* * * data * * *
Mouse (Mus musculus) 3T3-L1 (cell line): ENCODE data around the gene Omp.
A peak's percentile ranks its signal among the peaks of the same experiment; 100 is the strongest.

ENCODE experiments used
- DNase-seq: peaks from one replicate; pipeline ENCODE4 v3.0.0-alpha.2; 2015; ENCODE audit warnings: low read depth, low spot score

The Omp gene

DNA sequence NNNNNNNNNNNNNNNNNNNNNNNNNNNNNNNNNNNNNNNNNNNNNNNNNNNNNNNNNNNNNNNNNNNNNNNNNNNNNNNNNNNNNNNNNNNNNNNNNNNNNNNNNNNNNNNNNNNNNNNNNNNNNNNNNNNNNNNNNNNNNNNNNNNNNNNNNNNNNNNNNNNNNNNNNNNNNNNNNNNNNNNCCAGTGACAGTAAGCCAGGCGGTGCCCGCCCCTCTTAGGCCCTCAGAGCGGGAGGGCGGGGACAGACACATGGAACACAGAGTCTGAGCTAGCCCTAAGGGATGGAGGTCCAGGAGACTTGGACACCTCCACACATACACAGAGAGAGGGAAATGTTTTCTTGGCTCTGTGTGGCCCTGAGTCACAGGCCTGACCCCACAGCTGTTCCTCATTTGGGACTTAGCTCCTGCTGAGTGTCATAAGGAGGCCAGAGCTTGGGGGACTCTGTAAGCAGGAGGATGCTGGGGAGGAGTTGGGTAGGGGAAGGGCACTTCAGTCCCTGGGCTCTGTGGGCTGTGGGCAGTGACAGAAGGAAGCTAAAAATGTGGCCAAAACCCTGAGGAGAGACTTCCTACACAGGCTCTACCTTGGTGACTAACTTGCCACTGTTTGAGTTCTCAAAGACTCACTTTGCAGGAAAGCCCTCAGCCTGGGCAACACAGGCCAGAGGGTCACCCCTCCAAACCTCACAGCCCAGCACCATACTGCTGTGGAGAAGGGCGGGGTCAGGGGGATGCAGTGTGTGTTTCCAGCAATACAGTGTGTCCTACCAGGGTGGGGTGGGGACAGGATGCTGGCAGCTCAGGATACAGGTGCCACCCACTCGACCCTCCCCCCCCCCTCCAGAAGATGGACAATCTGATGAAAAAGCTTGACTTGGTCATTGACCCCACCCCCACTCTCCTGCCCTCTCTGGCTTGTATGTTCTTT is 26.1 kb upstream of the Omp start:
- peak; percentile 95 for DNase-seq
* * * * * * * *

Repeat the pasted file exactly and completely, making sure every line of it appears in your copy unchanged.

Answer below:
Mouse (Mus musculus) 3T3-L1 (cell line): ENCODE data around the gene Omp.
A peak's percentile ranks its signal among the peaks of the same experiment; 100 is the strongest.

ENCODE experiments used
- DNase-seq: peaks from one replicate; pipeline ENCODE4 v3.0.0-alpha.2; 2015; ENCODE audit warnings: low read depth, low spot score

The Omp gene

DNA sequence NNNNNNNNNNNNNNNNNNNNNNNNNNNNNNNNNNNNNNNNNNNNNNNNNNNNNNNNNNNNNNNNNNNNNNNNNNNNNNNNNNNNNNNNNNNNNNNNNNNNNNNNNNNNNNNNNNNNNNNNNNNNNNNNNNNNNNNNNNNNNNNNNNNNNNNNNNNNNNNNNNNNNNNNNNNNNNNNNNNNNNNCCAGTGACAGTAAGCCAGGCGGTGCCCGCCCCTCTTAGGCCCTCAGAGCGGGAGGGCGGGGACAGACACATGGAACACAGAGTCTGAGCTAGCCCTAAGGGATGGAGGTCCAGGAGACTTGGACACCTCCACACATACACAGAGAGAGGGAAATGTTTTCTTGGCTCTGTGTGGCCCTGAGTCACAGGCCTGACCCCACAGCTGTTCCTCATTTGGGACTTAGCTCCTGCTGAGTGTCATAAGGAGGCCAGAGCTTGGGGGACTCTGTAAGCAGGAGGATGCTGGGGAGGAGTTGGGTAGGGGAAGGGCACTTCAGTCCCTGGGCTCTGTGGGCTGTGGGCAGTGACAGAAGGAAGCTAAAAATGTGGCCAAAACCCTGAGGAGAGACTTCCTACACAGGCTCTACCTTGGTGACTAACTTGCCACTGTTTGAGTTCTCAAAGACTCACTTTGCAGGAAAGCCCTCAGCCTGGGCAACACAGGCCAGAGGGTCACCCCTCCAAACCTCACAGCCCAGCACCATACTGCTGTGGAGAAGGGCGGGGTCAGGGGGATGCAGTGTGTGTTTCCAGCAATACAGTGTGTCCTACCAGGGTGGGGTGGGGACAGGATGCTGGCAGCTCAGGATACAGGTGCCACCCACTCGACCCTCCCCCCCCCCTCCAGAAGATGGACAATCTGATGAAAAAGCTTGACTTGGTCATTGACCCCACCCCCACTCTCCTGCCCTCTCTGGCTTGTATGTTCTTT is 26.1 kb upstream of the Omp start:
- peak; percentile 95 for DNase-seq